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Volume 41 Number 4, July/August 2004
Pages 505 — 524


Cerebral and cerebellar sensorimotor plasticity following motor imagery-based mental practice of a sequential movement

Michael G. Lacourse, PhD; Jessica A. Turner, PhD; Elizabeth Randolph-Orr, BFA; Steven L. Schandler, PhD; Michael J. Cohen, PhD

Neuromotor Rehabilitation Research Laboratory and Neuroimaging Research Laboratory, Department of Veterans Affairs Long Beach Healthcare System, Long Beach, CA; Department of Kinesiology and Physical Education, California State University, Long Beach, CA; Department of Psychiatry and Human Behavior, University of California, Irvine, CA; Chapman University, Orange, CA
Abstract - Motor behavior and sensorimotor activation of the cerebrum and cerebellum were measured before and after motor imagery-based mental practice (MP) and physical practice (PP) of a sequential motor task. Two-button-press sequences (A, B) were performed outside a magnetic resonance imaging scanner and at 2 Hz inside the scanner during a pretest. Participants (n = 39) completed PP, MP, or no practice (NP) of Sequence A for 1 week and were posttested. Sequence A performance improved 121%, 86%, and 4% for the PP, MP, and NP groups respectively (p < 0.05), while Sequence B improved 56%, 40%, and 38% (p > 0.05). PP improvements were accompanied by increased striatal and decreased cerebellar activation, while MP improvements were accompanied by increased cerebellar, premotor, and striatal activation. The efficacy of MP for activating cerebral and cerebellar sensorimotor networks suggests that MP might be an effective substitute or complement to PP to activate compensatory networks for motor rehabilitation.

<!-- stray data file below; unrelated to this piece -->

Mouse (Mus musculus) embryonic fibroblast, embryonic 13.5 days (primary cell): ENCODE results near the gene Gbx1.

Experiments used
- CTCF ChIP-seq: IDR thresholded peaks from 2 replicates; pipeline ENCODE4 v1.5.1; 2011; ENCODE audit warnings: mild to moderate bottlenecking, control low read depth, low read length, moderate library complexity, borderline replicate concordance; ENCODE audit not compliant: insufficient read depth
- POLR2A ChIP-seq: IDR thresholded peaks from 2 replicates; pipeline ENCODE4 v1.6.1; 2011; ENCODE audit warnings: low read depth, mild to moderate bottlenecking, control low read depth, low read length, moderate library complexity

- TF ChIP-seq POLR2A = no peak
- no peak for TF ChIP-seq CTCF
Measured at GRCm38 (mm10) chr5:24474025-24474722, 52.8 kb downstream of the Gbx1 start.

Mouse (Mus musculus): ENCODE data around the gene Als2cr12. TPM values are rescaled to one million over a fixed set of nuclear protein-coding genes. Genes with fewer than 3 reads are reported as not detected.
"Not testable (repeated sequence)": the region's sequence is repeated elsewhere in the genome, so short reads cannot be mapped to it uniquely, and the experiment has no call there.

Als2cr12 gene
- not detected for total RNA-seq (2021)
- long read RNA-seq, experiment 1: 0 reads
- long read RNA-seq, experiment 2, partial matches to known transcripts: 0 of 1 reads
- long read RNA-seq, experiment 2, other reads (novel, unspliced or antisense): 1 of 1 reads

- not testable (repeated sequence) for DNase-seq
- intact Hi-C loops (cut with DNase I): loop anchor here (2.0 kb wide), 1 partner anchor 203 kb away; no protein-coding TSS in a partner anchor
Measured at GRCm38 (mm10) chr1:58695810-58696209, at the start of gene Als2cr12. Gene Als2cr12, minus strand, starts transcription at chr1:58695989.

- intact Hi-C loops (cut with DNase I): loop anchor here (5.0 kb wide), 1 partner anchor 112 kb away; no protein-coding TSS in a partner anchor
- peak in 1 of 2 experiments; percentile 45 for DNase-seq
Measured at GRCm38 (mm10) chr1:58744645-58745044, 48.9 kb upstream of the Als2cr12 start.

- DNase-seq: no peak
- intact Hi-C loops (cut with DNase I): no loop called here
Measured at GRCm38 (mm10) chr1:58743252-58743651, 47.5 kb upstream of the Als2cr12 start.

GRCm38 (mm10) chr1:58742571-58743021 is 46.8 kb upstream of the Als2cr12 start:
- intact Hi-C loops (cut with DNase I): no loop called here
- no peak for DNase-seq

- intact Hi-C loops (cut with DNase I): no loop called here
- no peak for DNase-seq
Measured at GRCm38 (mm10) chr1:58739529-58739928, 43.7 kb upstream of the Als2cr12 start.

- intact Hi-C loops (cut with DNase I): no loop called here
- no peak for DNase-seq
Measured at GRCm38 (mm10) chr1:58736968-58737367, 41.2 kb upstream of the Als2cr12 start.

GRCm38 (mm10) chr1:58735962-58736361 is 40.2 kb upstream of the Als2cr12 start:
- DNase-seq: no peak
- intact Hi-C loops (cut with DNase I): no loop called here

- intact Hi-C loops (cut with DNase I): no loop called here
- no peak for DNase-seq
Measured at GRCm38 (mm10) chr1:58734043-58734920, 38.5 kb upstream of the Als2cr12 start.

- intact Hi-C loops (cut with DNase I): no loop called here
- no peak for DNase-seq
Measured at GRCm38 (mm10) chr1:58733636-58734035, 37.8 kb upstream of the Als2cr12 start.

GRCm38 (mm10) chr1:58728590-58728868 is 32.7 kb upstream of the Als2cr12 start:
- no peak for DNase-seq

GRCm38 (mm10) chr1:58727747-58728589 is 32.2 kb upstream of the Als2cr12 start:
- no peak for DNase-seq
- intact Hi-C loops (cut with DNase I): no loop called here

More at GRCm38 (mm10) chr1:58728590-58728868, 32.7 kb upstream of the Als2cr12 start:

Key words: basal ganglia, cerebellum, fMRI, mental practice, motor imagery, motor learning, neurorehabilitation, sensorimotor, supplementary motor area, thalamus.

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